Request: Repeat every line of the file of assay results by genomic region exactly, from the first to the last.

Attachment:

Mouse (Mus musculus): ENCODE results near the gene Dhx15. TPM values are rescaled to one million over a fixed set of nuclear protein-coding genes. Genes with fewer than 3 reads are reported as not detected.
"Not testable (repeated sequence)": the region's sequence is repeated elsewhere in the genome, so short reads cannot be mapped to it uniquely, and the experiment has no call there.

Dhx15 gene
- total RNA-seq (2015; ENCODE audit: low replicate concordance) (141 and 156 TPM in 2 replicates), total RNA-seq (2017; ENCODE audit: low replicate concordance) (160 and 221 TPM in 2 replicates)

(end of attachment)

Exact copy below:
Mouse (Mus musculus): ENCODE results near the gene Dhx15. TPM values are rescaled to one million over a fixed set of nuclear protein-coding genes. Genes with fewer than 3 reads are reported as not detected.
"Not testable (repeated sequence)": the region's sequence is repeated elsewhere in the genome, so short reads cannot be mapped to it uniquely, and the experiment has no call there.

Dhx15 gene
- total RNA-seq (2015; ENCODE audit: low replicate concordance) (141 and 156 TPM in 2 replicates), total RNA-seq (2017; ENCODE audit: low replicate concordance) (160 and 221 TPM in 2 replicates)